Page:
This study evaluates the climatic impact of possible future changes in high-latitude inland water surface (IWS) area. We carried out a set of climate-change experiments with an atmospheric general circulation model in which different scenarios of future changes of IWS extent were prescribed. The simulations are based on the SRES-A1B greenhouse gas emission scenario and represent the transient climatic state at the end of the 21st century.Our results indicate that the impact of a reduction in IWS extent depends on the season considered: the total disappearance of IWS would lead to cooling during cold seasons and to warming in summer. In the annual mean, the cooling effect would be dominant. In an experiment in which the future change of prescribed IWS extent is prescribed as a function of the simulated changes of permafrost extent, we find that these changes are self-consistent in the sense that their effects on the simulated temperature and precipitation patterns would not be contradictory to the underlying scenario of changes in IWS extent. In this best guess simulation, the projected changes in IWS extent would reduce future nearsurface warming over large parts of northern Eurasia by about 20% during the cold season, while the impact in North America and during summer is less clear. As a whole, the direct climatic impact of future IWS changes is likely to be moderate.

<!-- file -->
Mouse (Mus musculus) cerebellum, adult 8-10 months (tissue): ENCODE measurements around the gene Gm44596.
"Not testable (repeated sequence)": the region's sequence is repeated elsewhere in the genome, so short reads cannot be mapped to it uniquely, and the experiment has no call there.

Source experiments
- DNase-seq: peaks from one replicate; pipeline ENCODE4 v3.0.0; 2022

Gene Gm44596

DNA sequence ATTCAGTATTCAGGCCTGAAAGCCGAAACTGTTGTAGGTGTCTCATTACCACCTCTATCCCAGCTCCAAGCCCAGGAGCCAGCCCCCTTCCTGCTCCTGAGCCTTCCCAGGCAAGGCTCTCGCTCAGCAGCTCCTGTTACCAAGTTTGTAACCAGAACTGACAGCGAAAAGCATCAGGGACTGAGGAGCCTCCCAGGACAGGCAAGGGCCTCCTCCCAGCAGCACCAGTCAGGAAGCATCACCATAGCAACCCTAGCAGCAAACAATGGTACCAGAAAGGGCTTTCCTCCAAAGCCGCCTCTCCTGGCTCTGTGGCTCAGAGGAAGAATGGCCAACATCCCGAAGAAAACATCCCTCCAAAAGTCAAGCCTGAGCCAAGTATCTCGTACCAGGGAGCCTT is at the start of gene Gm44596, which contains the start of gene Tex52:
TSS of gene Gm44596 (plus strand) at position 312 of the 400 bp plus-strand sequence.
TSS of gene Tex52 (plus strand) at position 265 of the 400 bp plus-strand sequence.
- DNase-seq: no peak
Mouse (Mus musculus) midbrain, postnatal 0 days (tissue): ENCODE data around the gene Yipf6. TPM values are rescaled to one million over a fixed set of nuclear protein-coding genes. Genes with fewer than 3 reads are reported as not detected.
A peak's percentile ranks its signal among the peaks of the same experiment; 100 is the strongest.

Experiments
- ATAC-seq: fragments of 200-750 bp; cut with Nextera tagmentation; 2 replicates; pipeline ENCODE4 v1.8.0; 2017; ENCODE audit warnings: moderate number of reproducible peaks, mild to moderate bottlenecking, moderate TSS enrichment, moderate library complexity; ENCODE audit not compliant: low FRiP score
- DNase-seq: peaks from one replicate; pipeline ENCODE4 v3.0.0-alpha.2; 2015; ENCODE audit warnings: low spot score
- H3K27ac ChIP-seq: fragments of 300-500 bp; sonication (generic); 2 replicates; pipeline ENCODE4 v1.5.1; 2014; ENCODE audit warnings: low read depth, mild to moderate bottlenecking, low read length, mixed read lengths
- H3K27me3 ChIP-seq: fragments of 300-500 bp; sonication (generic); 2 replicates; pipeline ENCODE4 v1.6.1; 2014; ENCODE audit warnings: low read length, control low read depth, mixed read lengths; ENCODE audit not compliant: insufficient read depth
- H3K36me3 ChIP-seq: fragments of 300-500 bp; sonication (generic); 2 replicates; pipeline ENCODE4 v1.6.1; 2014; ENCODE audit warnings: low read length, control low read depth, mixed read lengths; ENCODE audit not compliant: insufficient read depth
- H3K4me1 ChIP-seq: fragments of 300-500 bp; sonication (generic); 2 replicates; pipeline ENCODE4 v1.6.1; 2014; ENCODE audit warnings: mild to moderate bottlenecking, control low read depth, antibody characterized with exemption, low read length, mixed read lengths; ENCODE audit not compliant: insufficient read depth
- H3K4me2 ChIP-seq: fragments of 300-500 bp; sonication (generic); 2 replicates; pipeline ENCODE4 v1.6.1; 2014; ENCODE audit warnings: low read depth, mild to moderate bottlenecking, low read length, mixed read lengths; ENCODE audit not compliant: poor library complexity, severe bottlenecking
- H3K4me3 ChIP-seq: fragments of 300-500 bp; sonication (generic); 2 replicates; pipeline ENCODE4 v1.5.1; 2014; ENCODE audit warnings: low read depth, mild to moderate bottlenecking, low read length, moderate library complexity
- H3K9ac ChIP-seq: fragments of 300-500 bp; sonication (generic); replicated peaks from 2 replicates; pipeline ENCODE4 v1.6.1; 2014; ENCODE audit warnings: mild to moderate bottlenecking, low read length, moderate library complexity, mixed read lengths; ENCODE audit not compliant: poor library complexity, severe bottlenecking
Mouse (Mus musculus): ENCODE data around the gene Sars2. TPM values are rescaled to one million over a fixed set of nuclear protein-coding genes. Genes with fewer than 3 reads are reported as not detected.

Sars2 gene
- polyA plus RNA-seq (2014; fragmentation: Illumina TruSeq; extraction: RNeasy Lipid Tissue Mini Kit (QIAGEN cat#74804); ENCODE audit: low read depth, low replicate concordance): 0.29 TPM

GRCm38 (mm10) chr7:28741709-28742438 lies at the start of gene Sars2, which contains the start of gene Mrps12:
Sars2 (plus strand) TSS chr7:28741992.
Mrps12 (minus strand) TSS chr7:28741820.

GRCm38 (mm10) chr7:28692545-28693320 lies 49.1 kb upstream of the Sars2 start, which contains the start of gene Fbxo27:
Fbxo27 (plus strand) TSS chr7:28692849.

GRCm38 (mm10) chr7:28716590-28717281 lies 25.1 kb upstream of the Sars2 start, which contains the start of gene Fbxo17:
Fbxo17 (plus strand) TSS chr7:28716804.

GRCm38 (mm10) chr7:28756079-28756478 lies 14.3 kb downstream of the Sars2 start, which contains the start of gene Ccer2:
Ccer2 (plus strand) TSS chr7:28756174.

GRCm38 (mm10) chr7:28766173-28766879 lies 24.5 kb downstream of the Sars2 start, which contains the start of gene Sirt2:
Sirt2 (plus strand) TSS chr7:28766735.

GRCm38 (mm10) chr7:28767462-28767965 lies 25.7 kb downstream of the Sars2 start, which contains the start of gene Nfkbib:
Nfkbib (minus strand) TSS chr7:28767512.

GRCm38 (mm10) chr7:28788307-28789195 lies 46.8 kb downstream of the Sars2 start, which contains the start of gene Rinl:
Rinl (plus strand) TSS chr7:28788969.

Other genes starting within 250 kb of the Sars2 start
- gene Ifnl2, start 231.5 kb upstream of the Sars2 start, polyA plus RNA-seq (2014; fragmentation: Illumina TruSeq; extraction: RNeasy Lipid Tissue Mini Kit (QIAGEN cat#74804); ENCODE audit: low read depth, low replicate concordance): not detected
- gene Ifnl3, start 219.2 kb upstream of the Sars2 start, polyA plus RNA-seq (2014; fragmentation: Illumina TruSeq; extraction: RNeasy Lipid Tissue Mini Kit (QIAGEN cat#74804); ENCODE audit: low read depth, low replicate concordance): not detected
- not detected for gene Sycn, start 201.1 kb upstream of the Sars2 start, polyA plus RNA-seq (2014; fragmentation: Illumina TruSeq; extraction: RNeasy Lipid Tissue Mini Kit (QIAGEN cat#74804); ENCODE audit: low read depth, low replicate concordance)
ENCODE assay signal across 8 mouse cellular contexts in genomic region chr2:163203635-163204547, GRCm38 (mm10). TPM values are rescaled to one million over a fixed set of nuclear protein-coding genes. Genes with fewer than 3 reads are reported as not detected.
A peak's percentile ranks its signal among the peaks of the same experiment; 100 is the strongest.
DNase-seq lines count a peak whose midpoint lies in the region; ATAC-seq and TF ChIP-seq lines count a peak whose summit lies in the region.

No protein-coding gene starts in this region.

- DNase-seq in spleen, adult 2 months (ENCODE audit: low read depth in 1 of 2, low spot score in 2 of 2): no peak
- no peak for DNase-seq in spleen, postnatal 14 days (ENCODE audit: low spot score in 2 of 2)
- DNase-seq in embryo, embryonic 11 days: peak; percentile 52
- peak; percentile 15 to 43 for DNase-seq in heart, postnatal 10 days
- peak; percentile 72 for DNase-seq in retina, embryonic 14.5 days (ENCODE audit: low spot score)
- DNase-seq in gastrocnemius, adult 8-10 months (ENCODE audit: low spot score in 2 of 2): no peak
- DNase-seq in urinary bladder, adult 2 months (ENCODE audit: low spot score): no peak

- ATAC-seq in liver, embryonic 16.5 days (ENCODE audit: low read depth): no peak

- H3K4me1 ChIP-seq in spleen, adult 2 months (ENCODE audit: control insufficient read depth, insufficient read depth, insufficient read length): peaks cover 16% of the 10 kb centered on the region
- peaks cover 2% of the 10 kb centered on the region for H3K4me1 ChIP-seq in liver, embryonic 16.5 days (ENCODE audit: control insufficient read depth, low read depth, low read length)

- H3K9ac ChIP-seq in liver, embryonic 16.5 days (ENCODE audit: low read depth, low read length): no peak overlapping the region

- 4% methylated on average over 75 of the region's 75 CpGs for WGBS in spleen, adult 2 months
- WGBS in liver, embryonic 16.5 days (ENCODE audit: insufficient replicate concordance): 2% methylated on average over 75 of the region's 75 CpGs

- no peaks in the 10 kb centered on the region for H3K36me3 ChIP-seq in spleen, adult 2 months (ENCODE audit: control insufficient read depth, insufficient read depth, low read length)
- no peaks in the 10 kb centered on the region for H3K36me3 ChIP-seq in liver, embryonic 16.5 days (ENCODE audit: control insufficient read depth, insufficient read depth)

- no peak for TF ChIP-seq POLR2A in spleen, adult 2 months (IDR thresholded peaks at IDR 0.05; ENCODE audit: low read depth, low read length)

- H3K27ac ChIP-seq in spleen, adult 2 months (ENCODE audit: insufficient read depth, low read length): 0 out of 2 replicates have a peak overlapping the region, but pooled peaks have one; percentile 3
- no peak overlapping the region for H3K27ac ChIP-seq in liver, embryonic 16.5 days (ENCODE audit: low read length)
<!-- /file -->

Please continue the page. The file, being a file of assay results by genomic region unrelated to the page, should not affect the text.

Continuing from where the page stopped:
AWI Organizations > Geosciences > Junior Research Group: Permafrost
Helmholtz Research Programs > PACES I (2009-2013) > TOPIC 1: The Changing Arctic and Antarctic > WP 1.5: The Role of degrading Permafrost and Carbon Turnover in the Coastal, Shelf and Deep-Sea Environment